DECORAH, Iowa — A 14-year-old openly bisexual girl collared Texas Gov. Rick Perry after his town hall here and challenged him to explain the reasoning behind his belief that gays should not serve openly in the military.
“I just want to know why you’re so opposed to gays serving openly in the military, why you want to deny them that freedom when they’re fighting and dying for your right to run for president,” Rebecka Green, a high school student from Decorah, asked the Texas governor.
“Here’s my issue. This is about my faith, and I happen to think, you know, there are a whole hosts of sins. Homosexuality being one of them, and I’m a sinner and so I’m not going to be the first one to throw a stone,” Perry said. “I don’t agree that openly gays should be serving in the military. ‘Don’t Ask, Don’t Tell’ was working and my position is just like I told a guy yesterday, he said, ‘How would you feel if one of your children was gay?’ I said I’d feel the same way. I hate the sin, but I love the sinner, but having them openly serve in the military, I happen to think as a commander in chief of some 20,000 plus people in the military is not good public policy, and this president was forced by his base to change that policy and I don’t think it was good policy, and I don’t think people in the military thought it was good policy.”
After her confrontation with Perry at the Winnishiek Hotel, Green told reporters she disagrees with the governor’s position on the issue.
“I’m openly bisexual and I don’t want to be told that if I wanted to serve in the military that I couldn’t, and I just think that policy is completely ridiculous that he thinks that. I just don’t like it,” Green said. “Him or nobody should be able to tell somebody who they can or can’t love.”
Perry was unaware that she was bisexual when she approached him with the question.
Rebecka’s father, Todd Green, a Democrat and professor of religion at Luther College, expressed disappointment in Perry’s response to his daughter.
“For a group of women and men to fight for the freedom to run for president, to gather here peacefully and assemble here peacefully in a place like Decorah, but not for them to have the freedom to be open about who they are but he can be free to be open about who he is, to me it seems to be a major contradiction and very hypocritical,” Todd Green said.
“He acknowledged being a sinner as well and then labels an entire group of other people sinners, but now he’s making the same the distinction between certain sinners who can’t serve openly in the military in terms of being gay and others who can,” he said. “To me, this is all a contradiction and I’m very disappointed in this position, and I hope whoever our next president is, GOP or Democratic party, that they will continue along the path allowing people to serve openly lesbian and gays, bisexual, transgender persons in the military.”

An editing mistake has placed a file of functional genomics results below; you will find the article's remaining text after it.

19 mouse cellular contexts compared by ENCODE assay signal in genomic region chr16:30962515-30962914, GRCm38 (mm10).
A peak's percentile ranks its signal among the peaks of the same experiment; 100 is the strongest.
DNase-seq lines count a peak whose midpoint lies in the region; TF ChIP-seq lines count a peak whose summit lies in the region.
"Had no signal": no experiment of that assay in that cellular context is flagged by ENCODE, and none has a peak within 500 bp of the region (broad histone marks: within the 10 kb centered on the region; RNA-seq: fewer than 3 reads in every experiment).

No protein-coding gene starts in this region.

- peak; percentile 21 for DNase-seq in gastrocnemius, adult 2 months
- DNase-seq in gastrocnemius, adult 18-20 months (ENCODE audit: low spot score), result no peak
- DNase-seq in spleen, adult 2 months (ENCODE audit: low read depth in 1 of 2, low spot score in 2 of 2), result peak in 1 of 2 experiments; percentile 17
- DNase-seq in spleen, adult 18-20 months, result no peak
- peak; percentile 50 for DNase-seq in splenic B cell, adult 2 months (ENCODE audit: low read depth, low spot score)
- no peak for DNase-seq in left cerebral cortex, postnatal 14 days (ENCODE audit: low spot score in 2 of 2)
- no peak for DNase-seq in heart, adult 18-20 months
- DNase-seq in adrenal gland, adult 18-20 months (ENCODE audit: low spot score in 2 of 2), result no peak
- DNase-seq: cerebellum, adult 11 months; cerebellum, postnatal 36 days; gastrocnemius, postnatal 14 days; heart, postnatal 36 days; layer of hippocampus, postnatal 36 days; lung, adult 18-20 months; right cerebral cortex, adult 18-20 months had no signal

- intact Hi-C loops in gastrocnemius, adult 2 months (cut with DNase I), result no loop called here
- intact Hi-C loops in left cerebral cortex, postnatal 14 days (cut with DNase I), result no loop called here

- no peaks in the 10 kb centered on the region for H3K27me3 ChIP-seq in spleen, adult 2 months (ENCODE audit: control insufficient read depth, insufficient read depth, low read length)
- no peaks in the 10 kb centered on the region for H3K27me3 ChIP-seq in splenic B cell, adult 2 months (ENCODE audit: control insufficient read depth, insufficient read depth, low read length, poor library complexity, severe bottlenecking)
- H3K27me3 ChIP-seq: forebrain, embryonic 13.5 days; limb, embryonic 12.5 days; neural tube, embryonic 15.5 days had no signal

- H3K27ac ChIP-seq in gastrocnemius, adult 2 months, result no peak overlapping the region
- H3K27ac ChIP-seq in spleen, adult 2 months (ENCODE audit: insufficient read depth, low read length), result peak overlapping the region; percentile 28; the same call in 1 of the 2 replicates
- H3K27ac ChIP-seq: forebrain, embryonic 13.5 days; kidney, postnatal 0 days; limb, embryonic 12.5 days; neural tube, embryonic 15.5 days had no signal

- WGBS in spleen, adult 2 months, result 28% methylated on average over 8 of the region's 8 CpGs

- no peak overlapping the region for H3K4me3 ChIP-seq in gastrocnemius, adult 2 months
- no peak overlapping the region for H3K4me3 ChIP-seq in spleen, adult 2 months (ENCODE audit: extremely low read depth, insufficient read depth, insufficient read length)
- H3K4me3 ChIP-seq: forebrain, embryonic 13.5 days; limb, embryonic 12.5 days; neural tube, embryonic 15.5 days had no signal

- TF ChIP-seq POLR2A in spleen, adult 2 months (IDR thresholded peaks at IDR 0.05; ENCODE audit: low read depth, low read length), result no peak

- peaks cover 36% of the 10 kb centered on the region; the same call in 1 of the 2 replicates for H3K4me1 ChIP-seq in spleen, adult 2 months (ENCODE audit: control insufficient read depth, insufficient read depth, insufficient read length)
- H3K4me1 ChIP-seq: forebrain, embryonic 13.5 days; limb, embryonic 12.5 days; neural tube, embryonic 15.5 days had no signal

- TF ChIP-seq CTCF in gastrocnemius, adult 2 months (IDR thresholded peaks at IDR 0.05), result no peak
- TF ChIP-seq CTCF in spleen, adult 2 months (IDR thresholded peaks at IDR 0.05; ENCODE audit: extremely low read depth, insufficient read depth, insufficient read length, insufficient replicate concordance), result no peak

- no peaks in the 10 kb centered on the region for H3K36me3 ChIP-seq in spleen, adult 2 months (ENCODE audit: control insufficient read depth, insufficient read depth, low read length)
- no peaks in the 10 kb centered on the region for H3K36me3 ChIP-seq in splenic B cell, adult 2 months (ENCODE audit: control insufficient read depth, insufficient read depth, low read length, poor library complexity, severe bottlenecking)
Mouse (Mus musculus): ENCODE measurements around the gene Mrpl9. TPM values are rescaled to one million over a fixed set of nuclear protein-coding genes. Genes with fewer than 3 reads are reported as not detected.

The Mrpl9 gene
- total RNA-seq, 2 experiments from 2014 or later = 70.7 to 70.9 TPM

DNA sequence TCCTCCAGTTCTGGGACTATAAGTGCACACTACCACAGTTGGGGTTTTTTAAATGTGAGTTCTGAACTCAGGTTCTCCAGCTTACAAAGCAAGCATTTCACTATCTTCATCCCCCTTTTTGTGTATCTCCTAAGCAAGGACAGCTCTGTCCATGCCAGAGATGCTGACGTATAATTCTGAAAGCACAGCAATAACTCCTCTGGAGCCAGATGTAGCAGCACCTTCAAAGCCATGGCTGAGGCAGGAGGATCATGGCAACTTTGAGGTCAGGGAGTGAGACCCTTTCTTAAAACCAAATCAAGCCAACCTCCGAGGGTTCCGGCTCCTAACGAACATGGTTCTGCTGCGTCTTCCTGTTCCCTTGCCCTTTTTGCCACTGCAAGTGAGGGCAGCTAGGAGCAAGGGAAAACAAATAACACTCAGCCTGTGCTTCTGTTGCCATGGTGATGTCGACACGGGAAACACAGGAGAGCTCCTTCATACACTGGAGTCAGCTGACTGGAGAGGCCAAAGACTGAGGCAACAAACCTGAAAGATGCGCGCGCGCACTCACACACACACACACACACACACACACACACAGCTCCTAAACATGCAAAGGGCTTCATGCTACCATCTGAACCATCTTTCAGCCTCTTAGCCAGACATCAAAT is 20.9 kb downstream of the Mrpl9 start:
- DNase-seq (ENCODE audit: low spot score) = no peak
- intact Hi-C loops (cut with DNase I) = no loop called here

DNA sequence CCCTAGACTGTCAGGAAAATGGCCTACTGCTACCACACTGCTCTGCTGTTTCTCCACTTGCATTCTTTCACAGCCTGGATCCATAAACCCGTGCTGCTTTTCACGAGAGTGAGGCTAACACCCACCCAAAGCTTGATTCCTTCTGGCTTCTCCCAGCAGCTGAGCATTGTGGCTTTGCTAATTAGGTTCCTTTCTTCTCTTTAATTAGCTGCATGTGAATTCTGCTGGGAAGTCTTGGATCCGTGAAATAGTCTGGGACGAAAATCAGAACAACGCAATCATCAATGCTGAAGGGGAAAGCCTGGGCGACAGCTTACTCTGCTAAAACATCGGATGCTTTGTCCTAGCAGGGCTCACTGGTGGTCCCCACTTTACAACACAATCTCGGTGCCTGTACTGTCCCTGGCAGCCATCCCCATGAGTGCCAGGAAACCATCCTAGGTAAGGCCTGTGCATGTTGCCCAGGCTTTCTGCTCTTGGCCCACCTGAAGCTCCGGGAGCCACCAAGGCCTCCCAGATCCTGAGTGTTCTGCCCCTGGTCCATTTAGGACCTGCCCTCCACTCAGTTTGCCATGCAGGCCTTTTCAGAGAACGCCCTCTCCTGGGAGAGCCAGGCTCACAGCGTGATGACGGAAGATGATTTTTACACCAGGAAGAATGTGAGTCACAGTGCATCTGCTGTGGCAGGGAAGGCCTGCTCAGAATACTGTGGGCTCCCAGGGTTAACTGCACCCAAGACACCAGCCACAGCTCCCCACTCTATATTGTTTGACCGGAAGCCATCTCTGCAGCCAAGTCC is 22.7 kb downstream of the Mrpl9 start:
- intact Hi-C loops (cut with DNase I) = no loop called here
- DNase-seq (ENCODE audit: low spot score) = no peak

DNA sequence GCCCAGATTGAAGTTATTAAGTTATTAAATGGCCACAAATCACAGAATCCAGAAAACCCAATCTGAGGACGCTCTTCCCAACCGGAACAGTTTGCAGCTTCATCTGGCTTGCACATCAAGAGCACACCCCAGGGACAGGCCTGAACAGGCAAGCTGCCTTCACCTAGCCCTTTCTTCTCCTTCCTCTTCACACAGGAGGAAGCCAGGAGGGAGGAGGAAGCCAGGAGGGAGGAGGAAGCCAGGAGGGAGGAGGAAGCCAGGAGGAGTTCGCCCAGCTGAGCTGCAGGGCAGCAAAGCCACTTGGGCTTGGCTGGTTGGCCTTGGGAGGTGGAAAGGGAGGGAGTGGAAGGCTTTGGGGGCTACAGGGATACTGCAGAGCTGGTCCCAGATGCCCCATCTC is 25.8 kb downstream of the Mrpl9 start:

The father and daughter attended Perry’s townhall Sunday evening because she was angered by one of Perry’s ads running in Iowa, he said.
“My daughter Rebecka particularly was very incensed by the ad Governor Perry ran a week or two ago here in Iowa where he complained about the problem of gays serving openly in the military but Christians not being able to celebrate Christmas openly. He seemed to get that backwards,” Todd Green said.
“It takes no courage to come out of the closet to be a Christian and run for president of the United States,” he said. “I’d be more impressed if you were Muslim or an atheist and coming out like that, but to come out as though this was an act of courage for him to proclaim his Christian faith, but he also wants to take the stand against gays in the military. This is someone who’s in the position of power and privilege and he’s abusing it.”
Titled “Strong,” Perry’s ad created a firestorm upon its release two weeks ago, even causing tension within his own campaign after reports emerged that a top aide strongly objected to the ad.
Asked what he thought of the governor’s explanation that he “hates the sin” but “loves the sinner,” Todd Green said, “I have always hated that phrase. I think it’s impossible and you show it by action. If you love the sinner, whatever that means, your policy should reflect that I think, but in the end, I don’t understand the logic behind that at all.”